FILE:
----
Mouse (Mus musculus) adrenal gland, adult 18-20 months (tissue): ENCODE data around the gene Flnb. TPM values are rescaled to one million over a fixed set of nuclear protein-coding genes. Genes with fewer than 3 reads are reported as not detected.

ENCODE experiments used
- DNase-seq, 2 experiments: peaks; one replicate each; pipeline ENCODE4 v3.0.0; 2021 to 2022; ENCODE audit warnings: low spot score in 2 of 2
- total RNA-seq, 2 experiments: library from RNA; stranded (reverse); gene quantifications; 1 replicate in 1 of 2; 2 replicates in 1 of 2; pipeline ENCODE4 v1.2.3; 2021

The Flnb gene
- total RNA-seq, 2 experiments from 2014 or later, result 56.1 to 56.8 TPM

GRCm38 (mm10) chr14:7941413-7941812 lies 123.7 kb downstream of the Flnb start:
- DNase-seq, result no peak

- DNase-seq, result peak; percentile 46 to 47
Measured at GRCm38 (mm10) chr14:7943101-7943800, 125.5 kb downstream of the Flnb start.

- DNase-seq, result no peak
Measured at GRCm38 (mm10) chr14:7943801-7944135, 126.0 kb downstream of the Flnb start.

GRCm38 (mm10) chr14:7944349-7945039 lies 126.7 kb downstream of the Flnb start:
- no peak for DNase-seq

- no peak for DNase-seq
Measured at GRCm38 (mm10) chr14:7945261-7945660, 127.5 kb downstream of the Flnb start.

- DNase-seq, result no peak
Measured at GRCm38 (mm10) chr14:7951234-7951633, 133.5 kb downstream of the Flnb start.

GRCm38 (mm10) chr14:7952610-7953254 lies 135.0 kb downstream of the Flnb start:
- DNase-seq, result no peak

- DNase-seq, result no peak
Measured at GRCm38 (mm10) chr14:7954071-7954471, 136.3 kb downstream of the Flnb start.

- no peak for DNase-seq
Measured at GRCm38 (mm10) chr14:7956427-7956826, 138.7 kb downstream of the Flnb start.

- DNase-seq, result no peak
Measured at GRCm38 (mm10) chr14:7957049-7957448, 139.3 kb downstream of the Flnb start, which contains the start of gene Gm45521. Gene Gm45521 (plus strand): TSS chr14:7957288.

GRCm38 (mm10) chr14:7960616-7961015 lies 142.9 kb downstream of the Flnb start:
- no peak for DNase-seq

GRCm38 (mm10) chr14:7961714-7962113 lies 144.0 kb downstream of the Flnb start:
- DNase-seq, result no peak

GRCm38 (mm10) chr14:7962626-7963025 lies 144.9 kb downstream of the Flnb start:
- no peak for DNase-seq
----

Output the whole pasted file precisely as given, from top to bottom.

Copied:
Mouse (Mus musculus) adrenal gland, adult 18-20 months (tissue): ENCODE data around the gene Flnb. TPM values are rescaled to one million over a fixed set of nuclear protein-coding genes. Genes with fewer than 3 reads are reported as not detected.

ENCODE experiments used
- DNase-seq, 2 experiments: peaks; one replicate each; pipeline ENCODE4 v3.0.0; 2021 to 2022; ENCODE audit warnings: low spot score in 2 of 2
- total RNA-seq, 2 experiments: library from RNA; stranded (reverse); gene quantifications; 1 replicate in 1 of 2; 2 replicates in 1 of 2; pipeline ENCODE4 v1.2.3; 2021

The Flnb gene
- total RNA-seq, 2 experiments from 2014 or later, result 56.1 to 56.8 TPM

GRCm38 (mm10) chr14:7941413-7941812 lies 123.7 kb downstream of the Flnb start:
- DNase-seq, result no peak

- DNase-seq, result peak; percentile 46 to 47
Measured at GRCm38 (mm10) chr14:7943101-7943800, 125.5 kb downstream of the Flnb start.

- DNase-seq, result no peak
Measured at GRCm38 (mm10) chr14:7943801-7944135, 126.0 kb downstream of the Flnb start.

GRCm38 (mm10) chr14:7944349-7945039 lies 126.7 kb downstream of the Flnb start:
- no peak for DNase-seq

- no peak for DNase-seq
Measured at GRCm38 (mm10) chr14:7945261-7945660, 127.5 kb downstream of the Flnb start.

- DNase-seq, result no peak
Measured at GRCm38 (mm10) chr14:7951234-7951633, 133.5 kb downstream of the Flnb start.

GRCm38 (mm10) chr14:7952610-7953254 lies 135.0 kb downstream of the Flnb start:
- DNase-seq, result no peak

- DNase-seq, result no peak
Measured at GRCm38 (mm10) chr14:7954071-7954471, 136.3 kb downstream of the Flnb start.

- no peak for DNase-seq
Measured at GRCm38 (mm10) chr14:7956427-7956826, 138.7 kb downstream of the Flnb start.

- DNase-seq, result no peak
Measured at GRCm38 (mm10) chr14:7957049-7957448, 139.3 kb downstream of the Flnb start, which contains the start of gene Gm45521. Gene Gm45521 (plus strand): TSS chr14:7957288.

GRCm38 (mm10) chr14:7960616-7961015 lies 142.9 kb downstream of the Flnb start:
- no peak for DNase-seq

GRCm38 (mm10) chr14:7961714-7962113 lies 144.0 kb downstream of the Flnb start:
- DNase-seq, result no peak

GRCm38 (mm10) chr14:7962626-7963025 lies 144.9 kb downstream of the Flnb start:
- no peak for DNase-seq